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Summer, spring, monsoon, autumn and winter. The harvesting of tea, the delicate act of plucking tea leaves from the plant, is done seasonally. Each season imbues the tea leaf with a unique flavour profile, aroma and caffeine content, owing to the nuances of temperature, humidity, sunlight, rain and frost.
At the time of production and packaging, the word ‘flush’ is used to classify tea leaves according to the time they appear and get harvested. Here are the different flushes, each distinctly tantalising in their own special way.
First flush refers to the first growth spurt of the year. After the cold winter, when the plants have had time to absorb nutrients, spring heralds the start of harvest. The season starts in mid-February and lasts until the end of April. The leaves are picked when they are tender and are abundant in antioxidants and caffeine.
First flush teas have a delicate flavour profile, fruity, fragrant aroma and pale colour. These also depend on the elevation, processing and storage. First flush is among the most expensive teas and usually commands a high price from buyers and connoisseurs.
After the First flush, there comes a brief period of slower growth. It is immediately followed by a Second flush, the second growth spurt, between May and June. Hotter days and cooler nights help the plants to develop their refreshing flavours.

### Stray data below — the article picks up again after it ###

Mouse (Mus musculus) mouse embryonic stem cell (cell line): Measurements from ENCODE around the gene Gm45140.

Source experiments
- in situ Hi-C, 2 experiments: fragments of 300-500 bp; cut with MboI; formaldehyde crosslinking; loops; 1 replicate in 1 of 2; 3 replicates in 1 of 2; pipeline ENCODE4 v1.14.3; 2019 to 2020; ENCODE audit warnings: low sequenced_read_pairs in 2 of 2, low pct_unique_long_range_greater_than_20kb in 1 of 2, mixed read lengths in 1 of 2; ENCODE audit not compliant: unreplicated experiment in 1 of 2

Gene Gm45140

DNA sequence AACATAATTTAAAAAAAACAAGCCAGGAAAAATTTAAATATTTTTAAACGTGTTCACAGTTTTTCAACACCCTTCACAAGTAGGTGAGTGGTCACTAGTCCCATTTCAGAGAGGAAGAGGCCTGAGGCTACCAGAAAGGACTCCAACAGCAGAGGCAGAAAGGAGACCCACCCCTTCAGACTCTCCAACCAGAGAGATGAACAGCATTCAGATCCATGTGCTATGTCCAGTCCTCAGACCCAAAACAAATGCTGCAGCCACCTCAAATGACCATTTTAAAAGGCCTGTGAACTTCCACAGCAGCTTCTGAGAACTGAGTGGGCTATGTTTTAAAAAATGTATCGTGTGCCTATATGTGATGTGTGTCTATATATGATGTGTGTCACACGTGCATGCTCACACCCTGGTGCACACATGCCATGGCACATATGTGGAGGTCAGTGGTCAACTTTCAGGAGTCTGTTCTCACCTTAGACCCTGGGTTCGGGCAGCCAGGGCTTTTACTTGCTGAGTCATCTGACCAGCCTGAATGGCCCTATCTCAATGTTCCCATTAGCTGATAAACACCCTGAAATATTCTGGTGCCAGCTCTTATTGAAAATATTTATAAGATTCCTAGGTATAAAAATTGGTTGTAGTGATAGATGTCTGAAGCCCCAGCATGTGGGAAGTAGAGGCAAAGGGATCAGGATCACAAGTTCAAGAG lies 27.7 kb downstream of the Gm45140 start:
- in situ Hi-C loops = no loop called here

Second flush has a darker colour and strong flavours, which is used to make black tea. For instance, our Darjeeling Muscatel second flush black tea carries a unique muscatel aroma that also leads to a sweet aftertaste.
There’s also our Darjeeling Vintage-Black .
The entire Indian subcontinent receives rainfall during the monsoon season. During this period, the rains reinvigorate the tea plant’s growth, resulting in ample bloom ready for plucking. Harvested between July and August, the tea leaves are considered to be more mature with robust flavours, creating intense and dark fusions. Monsoon flush from Assam, Darjeeling and Nilgiris often make exquisite CTCs for those who love to add milk to their tea.
Time and seasons don’t wait for anyone. So does tea. It continues to grow after the monsoons right into Autumn and is plucked in September and October. Autumn flush teas have a woody, musky flavour with a slightly refined note. The Nilgiris offer a fine selection of Autumn flush teas where the season is conducive to the tea’s growth. Milder than summer teas, these produce bright liquor with a brisk flavour.
Tea plants that grow in the Nilgiris experience a growth spurt in the months of December and January. Flourishing at high altitudes, the lower temperature and intermittent rain allow flavours and notes to gradually develop. Harvested on some of the coldest days, the winter flush retains the spicy aroma and floral tastes but are rare and lighter when compared to the other flushes.
Each flush is steeped in peculiarities that make it more exquisite.
Each comes with its unique flavour profile, notes, aroma and aftertaste.
And that is why tea makes for a delightful beverage anytime.
Afterall, it is an all-season delicacy.
Which seasonal flush do you enjoy the most? We’d love to know.
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